The Jakarta Post
Massive infrastructure projects by state-owned enterprises (SOEs) have helped Indonesia improve its logistical performance, although the country still lags behind neighboring countries such as Singapore, Malaysia and Thailand.
Under President Joko “Jokowi” Widodo administration, SOEs have in the past four years boosted their participation in infrastructure development to improve connectivity between land, air and sea. This year,1,794 kilometers of toll roads will be constructed, up from 1,254 km in the nine months of 2018.
“SOEs play a role as the agents of development, but they don’t necessarily have to lose money,” said Aloysius Kiik Ro, the SOE Ministry’s deputy for business restructuring and development.
So far, the trans-Java toll road, which spans from Merak Port in Banten to Surabaya in East Java, has been completed, reducing travel time by car from 14 hours to nine hours, he said.
In addition to shortening travel times and reducing logistics costs, the new toll roads also help open new job opportunities and drive economic activities.
Besides the trans-Java toll road, state-owned company Hutama Karya has been involved in the development of the trans-Sumatra toll road that spans from Aceh in the western tip of Sumatra to Bandar Lampung in the east. Some 2,700 km in length, it required a total investment of Rp 250 trillion (US$17.79 billion).
Hutama Karya president director Bintang Perbowo has said that this year, the company will allocate Rp 40 trillion for toll road construction. All the financing will be sourced from bank loans.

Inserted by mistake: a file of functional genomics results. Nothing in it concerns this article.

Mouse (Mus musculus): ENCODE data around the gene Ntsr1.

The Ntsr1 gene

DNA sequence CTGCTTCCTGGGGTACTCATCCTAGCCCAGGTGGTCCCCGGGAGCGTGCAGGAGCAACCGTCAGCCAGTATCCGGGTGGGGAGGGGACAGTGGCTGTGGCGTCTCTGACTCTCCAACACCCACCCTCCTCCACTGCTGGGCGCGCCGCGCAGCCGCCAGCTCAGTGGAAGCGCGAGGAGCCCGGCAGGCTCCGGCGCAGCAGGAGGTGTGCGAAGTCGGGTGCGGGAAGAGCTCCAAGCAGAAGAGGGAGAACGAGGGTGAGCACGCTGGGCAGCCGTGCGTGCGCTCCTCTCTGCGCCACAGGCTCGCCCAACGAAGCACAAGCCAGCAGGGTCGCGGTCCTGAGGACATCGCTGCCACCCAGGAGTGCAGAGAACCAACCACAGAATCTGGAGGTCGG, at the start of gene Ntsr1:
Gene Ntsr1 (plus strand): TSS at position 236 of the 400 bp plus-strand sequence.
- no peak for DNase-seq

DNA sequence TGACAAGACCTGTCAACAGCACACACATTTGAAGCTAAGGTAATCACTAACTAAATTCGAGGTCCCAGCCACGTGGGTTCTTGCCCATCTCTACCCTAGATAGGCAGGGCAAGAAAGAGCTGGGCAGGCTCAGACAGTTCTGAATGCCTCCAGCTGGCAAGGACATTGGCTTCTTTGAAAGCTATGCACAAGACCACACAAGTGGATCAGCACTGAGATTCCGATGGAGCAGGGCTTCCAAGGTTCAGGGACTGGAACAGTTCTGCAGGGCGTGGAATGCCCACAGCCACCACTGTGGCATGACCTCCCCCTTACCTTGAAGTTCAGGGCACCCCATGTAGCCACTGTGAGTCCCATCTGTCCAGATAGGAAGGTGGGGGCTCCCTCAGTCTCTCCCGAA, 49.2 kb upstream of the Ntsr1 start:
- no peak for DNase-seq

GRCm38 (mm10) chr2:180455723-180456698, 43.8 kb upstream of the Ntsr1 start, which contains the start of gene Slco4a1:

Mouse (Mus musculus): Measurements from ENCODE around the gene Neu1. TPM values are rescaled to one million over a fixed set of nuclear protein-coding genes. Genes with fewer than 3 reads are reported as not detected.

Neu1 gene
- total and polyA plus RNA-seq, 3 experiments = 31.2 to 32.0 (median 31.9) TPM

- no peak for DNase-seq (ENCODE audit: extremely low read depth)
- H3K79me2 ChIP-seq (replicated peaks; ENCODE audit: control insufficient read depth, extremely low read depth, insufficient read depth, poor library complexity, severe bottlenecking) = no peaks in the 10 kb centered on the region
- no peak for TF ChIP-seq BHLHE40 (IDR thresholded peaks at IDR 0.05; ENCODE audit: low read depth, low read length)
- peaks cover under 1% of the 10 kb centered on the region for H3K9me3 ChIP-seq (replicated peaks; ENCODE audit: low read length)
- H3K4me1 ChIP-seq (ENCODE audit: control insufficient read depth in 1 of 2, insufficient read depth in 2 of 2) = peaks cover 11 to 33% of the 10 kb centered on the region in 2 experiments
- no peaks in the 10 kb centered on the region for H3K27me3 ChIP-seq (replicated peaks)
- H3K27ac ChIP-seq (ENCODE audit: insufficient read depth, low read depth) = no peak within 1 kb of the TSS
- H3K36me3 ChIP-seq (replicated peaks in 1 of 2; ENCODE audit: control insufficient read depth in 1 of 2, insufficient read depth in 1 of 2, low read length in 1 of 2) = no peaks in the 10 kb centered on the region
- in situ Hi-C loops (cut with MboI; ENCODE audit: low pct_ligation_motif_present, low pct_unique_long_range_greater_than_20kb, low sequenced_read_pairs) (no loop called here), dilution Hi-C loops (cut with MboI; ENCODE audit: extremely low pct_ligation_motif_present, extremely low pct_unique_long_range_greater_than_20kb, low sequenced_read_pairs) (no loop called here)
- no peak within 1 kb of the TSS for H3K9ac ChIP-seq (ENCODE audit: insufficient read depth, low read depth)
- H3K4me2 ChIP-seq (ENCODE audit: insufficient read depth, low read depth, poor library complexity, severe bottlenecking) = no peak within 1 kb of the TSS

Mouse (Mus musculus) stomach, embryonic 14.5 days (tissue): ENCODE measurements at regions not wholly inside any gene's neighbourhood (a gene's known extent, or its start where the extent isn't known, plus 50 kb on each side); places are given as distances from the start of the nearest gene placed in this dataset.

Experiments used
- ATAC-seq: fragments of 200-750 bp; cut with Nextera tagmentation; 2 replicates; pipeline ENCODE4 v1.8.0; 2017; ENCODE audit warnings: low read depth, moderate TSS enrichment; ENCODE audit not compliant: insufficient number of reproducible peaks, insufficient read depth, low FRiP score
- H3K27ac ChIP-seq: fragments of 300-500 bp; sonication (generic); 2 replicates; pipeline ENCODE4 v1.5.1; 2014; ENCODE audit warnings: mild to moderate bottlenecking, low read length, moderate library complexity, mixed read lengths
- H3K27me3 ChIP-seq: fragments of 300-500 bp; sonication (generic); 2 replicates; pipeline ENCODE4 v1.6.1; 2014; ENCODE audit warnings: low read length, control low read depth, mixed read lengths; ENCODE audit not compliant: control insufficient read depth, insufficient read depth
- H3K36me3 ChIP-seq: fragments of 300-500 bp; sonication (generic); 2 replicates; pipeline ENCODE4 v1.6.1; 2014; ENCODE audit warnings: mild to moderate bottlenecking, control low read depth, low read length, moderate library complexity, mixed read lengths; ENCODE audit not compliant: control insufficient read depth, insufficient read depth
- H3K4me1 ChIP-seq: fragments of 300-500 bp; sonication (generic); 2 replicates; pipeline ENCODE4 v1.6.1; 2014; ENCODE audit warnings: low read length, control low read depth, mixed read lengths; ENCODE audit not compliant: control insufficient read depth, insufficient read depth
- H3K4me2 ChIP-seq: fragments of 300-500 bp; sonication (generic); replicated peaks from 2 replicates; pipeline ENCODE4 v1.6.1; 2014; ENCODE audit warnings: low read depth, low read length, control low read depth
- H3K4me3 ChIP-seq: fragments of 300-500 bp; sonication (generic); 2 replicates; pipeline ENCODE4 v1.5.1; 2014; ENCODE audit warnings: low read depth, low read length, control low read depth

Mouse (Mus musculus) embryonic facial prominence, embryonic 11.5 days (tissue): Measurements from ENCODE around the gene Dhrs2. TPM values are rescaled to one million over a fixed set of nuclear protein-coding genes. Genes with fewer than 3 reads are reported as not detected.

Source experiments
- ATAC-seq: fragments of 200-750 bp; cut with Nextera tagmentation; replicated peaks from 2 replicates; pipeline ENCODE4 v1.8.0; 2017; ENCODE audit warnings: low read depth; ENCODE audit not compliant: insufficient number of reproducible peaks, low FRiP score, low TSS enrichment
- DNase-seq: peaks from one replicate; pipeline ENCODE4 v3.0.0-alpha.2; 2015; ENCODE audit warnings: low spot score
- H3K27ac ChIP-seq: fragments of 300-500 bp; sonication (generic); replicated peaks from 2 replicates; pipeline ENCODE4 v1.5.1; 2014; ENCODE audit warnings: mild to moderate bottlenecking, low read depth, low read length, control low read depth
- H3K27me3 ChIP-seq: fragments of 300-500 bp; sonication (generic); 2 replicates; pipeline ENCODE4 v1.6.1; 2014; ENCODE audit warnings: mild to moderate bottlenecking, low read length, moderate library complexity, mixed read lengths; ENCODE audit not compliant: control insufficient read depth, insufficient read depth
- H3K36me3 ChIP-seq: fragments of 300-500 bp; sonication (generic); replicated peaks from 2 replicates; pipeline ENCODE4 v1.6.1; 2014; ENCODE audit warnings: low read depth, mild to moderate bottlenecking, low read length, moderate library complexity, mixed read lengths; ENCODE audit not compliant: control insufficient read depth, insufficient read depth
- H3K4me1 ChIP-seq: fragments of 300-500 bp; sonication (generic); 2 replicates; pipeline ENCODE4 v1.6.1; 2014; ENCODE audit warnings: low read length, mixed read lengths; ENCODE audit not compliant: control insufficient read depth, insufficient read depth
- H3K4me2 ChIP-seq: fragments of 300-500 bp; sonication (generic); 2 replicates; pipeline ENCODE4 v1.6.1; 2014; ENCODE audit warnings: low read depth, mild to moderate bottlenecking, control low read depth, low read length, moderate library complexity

"The trans-Sumatra toll road, which is part of the Bakauheni-Palembang route, will be completed hopefully before the Idul Fitri holiday. The toll road can reduce travel time from 12 hours to six hours,” he said.
In addition to toll roads, the government has built 27 new commercial ports since 2015 to improve sea connectivity, as well as seven new airports in 2015-2017.
From year to year, the government increased infrastructure spending from Rp 388.3 trillion 2017 to Rp 410.7 trillion in 2018 and Rp 415 trillion in 2019, according to the 2019 state budget.
According to the Logistics Performance Index (LPI) released by the World Bank, Indonesia climbed 17 spots from the 63rd position in 2016 to 46th in 2018. The LPI measures a country’s logistics supply chain.
Despite the improvement, Indonesia still lags behind its neighboring countries; Singapore ranked seventh, Thailand 32nd, Vietnam 39th and Malaysia 41st in 2018.
Infrastructure development plays a crucial role in boosting Indonesia’s competitiveness in the region. But observers have pointed out that the effort cannot be made by SOEs alone, because the projects have to be financed by many alternative sources, partly by bank loans from state-owned banks.
According to Bank Negara Indonesia (BNI) risk management director Bob Tyasika Ananta, state-owned banks disbursed Rp 330.2 trillion in loans for infrastructure projects in 2018. They included Rp 182.3 trillion from Bank Mandiri, Rp 110.6 trillion from Bank BNI and Rp 37.3 trillion from Bank BRI.
However, the contribution from state-owned banks are not enough to finance massive infrastructure projects and banks have limitations. The challenges that banks are facing include the discrepancy between their ability to provide funds and infrastructure financing needs, which are normally long term or more than 10 years on average.
Responding to these challenges, Aloysius said the government has called on SOEs to find alternative sources of funding, such as cross-border securitization and the issuance of green bonds.